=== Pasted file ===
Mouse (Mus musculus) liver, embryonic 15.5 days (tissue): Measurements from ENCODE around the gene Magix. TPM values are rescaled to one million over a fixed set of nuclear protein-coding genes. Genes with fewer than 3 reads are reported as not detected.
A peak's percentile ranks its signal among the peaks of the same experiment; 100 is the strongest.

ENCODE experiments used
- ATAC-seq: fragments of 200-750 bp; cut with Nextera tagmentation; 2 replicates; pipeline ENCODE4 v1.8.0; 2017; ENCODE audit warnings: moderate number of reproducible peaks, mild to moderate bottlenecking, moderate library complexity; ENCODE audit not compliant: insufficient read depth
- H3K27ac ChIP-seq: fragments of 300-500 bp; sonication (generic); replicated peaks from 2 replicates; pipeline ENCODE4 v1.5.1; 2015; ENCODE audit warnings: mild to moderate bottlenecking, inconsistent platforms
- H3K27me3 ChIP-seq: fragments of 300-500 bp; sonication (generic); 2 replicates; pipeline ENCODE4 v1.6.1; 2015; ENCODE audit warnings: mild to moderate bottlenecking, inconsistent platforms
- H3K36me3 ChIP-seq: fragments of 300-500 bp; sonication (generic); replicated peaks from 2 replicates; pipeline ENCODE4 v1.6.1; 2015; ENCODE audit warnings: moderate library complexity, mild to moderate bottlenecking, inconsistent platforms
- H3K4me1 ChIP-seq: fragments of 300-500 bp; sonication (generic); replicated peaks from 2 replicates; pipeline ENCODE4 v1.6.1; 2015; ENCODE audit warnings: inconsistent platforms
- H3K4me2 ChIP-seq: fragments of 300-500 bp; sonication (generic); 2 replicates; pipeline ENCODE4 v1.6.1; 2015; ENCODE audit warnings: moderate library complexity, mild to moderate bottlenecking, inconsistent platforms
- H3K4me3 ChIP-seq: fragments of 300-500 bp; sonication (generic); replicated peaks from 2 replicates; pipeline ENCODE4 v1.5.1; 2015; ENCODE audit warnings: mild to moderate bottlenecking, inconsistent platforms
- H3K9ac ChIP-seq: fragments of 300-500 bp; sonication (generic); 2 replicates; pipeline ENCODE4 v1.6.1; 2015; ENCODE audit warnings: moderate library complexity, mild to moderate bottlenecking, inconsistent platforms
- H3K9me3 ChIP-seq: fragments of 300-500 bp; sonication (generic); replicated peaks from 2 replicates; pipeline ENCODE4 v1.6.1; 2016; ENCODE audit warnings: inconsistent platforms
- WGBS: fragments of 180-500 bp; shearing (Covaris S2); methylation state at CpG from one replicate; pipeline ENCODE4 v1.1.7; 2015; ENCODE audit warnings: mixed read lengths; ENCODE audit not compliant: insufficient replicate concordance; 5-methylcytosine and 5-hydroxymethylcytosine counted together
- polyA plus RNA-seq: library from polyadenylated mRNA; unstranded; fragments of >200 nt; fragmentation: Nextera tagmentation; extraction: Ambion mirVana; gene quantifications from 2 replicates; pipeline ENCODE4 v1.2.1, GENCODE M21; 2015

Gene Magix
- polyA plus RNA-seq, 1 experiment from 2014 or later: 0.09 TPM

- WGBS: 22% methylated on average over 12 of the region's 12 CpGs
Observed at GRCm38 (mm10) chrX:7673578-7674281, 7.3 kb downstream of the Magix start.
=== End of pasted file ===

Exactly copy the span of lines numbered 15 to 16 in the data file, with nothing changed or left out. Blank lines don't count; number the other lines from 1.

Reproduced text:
Gene Magix
- polyA plus RNA-seq, 1 experiment from 2014 or later: 0.09 TPM